Church House

Central RAP & private shelter

Civil defence facility
Brisbane City

425 Ann Street, Brisbane 4000


St John’s Cathedral, Brisbane

MUST REWRITE - Buildings associated with St John’s include Webber House, Church House, The Deanery (formerly Adelaide house) and St Martin’s House. These buildings provide the traditional experience of only getting the full view of the Cathedral when quite close (after having wound one’s way through narrow medieval city streets) thus adding to the impact and feeling of grandeur.

Webber House and Church House were built in 1904 and 1909 respectively. These buildings were designed by Robin Dods (1868–1920) and were designed to conform to Pearson’s concept of St John’s Cathedral and its traditional cathedral setting. (The heart design found in many of Dods' buildings can be seen on the iron gates.

Both are gothic in overall form and design, having details mainly in the style of Art Nouveau. They have been placed to conceal a view of the cathedral from a northerly approach.

The stone used in the Webber house came from the old St John’s Pro-Cathedral in William Street. Webber house was known as school house and housed St John’s Primary school until 1941.

The oldest building in the precinct is the Deanery, formerly called Adelaide house, built in 1853. From the verandah of this house the first governor, Sir George Bowen, read the proclamation which made Queensland a separate colony on 10 December 1859. The house then became Queensland’s first government house.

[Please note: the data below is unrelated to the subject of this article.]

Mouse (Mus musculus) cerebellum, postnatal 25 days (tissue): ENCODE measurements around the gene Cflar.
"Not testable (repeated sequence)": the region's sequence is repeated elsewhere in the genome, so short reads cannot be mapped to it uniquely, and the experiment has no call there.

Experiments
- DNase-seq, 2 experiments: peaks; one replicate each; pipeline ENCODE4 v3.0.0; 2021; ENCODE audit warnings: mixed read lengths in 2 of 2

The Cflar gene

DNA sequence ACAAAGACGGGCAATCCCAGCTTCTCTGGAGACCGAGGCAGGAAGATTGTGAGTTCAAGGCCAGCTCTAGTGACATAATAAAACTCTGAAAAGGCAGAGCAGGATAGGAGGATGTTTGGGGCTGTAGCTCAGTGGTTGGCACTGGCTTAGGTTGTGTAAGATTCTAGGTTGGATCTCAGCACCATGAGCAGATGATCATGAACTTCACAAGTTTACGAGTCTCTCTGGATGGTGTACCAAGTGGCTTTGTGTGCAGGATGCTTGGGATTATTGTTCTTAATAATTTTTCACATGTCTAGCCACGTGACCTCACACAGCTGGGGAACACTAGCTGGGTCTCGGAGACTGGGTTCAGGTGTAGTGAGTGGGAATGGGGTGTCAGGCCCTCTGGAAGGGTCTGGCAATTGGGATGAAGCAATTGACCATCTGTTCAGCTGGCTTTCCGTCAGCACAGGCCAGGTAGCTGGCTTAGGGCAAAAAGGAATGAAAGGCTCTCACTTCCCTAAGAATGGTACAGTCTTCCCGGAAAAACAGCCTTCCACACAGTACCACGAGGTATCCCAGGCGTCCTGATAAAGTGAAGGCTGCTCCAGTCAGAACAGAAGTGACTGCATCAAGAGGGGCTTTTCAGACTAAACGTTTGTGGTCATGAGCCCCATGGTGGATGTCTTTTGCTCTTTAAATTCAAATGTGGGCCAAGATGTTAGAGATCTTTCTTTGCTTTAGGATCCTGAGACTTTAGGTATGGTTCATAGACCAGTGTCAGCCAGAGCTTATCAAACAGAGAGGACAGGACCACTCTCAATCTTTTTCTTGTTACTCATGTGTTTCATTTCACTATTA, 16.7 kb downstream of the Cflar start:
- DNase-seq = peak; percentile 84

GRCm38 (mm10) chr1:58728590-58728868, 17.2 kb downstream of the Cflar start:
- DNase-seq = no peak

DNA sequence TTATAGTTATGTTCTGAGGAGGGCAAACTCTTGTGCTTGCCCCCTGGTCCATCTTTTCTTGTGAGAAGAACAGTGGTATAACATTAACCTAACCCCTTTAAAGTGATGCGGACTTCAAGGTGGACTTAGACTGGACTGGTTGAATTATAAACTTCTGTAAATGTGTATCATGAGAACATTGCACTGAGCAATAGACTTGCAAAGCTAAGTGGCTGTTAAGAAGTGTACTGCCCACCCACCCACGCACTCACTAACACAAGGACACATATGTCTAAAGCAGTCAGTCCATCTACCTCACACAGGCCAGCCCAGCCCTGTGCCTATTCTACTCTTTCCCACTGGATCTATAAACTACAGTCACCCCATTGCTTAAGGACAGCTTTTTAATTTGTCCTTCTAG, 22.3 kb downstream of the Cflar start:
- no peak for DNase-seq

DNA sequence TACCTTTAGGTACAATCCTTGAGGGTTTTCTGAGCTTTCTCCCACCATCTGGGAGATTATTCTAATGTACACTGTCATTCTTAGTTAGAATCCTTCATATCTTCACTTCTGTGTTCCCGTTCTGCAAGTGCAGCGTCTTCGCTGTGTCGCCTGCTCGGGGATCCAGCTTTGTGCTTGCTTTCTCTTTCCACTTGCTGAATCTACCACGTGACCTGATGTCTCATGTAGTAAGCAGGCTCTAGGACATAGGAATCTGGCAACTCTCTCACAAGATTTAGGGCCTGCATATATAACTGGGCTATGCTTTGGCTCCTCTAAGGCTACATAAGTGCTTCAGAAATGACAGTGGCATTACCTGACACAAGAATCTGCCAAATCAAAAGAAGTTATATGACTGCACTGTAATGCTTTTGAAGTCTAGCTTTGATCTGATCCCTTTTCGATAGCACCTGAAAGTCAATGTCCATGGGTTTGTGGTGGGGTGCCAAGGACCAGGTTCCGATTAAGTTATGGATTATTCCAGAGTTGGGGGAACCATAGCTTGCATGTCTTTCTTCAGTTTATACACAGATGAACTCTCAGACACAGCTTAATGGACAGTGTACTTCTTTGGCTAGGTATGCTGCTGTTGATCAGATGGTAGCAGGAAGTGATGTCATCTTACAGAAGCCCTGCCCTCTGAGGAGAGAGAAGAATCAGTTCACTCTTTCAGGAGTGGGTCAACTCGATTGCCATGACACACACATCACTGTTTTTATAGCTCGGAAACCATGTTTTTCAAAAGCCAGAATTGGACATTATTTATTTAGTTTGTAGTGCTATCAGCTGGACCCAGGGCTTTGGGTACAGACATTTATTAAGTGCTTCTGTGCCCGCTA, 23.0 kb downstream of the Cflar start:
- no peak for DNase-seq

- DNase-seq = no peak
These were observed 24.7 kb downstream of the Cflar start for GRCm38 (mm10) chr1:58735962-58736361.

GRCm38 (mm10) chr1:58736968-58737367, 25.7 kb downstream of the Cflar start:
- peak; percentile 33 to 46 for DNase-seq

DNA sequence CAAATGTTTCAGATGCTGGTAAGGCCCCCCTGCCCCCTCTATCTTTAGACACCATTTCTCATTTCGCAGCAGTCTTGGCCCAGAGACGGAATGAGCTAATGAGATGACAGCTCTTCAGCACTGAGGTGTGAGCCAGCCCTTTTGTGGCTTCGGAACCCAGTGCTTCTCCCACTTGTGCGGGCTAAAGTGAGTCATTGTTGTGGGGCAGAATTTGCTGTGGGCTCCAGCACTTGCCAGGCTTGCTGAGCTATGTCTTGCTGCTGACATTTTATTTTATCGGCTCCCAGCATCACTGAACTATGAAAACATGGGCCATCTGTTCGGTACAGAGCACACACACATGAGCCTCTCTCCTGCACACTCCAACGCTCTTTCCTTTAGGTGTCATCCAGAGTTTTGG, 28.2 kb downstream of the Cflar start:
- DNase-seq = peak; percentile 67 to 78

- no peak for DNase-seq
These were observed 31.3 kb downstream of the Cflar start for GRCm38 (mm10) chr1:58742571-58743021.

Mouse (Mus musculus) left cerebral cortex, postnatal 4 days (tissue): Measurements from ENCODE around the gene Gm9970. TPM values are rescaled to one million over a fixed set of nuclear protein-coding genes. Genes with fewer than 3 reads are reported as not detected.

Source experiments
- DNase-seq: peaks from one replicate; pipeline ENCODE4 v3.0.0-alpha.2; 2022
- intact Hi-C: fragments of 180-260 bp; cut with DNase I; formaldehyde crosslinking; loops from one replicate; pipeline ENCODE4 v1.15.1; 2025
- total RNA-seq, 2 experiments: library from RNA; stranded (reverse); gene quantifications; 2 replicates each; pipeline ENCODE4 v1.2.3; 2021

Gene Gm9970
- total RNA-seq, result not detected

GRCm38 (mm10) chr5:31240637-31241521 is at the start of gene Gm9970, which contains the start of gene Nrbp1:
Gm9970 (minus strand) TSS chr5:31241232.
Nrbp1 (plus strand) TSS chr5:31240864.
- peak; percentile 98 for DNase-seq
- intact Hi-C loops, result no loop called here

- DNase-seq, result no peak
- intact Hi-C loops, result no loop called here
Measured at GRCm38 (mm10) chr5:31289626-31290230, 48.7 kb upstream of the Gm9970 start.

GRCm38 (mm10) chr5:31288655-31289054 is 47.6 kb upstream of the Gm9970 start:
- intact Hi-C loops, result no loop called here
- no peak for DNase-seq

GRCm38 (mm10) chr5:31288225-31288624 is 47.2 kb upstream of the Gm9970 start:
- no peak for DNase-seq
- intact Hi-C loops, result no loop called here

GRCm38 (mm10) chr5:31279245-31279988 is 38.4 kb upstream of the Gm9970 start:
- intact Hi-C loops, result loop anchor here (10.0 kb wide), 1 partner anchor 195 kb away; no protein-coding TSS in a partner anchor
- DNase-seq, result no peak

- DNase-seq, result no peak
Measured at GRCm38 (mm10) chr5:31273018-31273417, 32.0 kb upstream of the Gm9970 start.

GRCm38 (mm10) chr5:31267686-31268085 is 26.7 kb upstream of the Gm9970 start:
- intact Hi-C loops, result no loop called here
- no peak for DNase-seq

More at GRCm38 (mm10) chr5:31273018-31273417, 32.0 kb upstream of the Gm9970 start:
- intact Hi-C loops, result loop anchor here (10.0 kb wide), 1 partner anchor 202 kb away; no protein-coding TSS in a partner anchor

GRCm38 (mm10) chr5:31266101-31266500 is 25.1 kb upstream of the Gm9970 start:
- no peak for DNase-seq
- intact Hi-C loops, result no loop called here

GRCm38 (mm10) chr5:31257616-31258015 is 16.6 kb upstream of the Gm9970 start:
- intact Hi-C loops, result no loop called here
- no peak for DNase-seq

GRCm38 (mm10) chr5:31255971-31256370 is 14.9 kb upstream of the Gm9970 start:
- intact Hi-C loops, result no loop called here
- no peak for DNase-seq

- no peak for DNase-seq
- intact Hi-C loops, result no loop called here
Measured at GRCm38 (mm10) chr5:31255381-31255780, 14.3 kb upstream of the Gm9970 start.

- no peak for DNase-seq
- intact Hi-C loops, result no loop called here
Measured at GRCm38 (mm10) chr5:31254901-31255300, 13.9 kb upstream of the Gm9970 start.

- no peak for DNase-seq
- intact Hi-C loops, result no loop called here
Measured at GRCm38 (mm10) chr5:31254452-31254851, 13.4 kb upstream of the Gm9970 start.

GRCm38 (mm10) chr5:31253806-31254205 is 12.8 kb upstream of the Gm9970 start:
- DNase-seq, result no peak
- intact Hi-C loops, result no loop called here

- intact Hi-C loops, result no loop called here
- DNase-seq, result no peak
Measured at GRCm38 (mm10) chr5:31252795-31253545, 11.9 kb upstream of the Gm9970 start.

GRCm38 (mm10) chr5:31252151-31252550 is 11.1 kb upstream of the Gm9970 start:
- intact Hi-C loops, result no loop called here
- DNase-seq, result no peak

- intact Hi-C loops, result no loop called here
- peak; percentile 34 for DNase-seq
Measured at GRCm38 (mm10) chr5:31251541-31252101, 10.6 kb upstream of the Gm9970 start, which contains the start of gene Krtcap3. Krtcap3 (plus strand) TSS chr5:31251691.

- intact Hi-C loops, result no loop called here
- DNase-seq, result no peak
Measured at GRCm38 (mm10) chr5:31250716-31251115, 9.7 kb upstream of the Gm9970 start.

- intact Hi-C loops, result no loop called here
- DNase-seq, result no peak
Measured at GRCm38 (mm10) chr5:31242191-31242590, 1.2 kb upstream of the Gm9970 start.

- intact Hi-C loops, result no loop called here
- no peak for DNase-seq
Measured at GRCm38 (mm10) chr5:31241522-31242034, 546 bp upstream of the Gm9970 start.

The other more eclectic building with gothic touches found in the precinct is St Martin’s House, formerly St Martin’s Hospital. It was built as a war memorial after the First World War and is dedicated to St Martin of Tours, as 11 November (Remembrance Day) is his feast day.

Designed by Lang Powell the design was strongly influenced by the Cathedral and adjacent buildings. This is evident through the choice of building materials, roof forms and architectural motifs. St Martin’s is sited to protect St John’s from noise and visual intrusion from the city and forms a quiet courtyard beside the Cathedral. St Martin’s shows similarities to the “Red Brick House” designed by Philip Webb for William Morris.